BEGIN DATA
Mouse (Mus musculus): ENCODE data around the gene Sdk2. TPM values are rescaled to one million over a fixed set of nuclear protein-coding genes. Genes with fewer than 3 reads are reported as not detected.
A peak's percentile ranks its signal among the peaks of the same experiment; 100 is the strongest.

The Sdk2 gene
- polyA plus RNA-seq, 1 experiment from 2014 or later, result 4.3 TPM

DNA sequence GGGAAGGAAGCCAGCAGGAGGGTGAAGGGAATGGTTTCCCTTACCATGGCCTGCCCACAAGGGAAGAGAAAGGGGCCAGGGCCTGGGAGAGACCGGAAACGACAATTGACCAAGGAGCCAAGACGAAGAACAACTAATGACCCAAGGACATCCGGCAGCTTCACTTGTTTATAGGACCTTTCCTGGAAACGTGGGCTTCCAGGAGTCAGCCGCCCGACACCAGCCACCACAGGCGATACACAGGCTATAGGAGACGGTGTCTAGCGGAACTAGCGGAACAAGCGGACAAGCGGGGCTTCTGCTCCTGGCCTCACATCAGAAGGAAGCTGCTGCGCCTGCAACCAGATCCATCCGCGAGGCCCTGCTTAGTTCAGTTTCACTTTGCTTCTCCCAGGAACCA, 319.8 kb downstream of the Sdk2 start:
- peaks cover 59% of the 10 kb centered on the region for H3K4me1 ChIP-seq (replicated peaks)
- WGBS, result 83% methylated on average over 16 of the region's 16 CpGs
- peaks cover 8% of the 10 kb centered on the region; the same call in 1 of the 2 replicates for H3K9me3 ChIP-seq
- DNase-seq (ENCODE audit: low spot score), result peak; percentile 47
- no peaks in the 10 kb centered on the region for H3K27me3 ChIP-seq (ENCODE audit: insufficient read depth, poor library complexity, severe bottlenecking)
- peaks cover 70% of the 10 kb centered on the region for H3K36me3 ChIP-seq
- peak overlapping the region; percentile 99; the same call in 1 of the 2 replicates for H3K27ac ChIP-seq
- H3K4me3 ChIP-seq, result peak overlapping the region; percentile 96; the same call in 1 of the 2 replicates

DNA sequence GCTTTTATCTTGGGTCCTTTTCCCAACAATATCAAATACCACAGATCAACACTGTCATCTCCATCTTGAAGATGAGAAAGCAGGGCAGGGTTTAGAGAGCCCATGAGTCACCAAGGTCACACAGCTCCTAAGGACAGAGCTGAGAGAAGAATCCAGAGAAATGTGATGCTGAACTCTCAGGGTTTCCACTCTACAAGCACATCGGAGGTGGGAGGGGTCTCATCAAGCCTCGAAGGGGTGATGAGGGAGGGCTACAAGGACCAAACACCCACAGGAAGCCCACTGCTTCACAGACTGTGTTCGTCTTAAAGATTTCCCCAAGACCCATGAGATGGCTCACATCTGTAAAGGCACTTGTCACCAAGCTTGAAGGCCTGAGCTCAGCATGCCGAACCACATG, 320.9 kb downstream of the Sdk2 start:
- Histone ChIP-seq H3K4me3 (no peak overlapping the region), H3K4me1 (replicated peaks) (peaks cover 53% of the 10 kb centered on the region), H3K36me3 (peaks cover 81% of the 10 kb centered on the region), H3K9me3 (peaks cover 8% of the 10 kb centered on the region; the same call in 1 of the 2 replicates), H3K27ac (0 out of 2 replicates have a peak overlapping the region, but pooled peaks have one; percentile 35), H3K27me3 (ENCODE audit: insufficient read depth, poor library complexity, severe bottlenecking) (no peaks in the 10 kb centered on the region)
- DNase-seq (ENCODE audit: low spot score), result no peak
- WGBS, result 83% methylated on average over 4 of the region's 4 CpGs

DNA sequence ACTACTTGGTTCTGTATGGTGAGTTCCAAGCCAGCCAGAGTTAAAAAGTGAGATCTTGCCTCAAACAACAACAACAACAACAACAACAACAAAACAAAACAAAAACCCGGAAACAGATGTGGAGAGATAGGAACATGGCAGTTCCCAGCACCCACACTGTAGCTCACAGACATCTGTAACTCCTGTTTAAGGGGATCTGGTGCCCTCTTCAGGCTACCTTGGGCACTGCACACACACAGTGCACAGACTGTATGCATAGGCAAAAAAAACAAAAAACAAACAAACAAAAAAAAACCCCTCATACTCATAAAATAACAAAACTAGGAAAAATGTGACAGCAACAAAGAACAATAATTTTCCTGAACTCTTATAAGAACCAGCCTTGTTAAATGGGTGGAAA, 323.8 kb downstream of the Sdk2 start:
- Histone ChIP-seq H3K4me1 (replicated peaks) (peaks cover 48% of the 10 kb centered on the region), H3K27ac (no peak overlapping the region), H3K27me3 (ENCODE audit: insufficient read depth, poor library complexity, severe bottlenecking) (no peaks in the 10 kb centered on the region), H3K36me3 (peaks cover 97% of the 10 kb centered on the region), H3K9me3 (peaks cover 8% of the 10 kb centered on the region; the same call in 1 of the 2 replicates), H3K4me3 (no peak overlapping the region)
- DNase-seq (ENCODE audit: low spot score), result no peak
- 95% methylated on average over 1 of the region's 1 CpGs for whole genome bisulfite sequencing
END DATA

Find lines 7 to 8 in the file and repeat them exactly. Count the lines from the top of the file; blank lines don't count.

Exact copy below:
- WGBS, result 83% methylated on average over 16 of the region's 16 CpGs
- peaks cover 8% of the 10 kb centered on the region; the same call in 1 of the 2 replicates for H3K9me3 ChIP-seq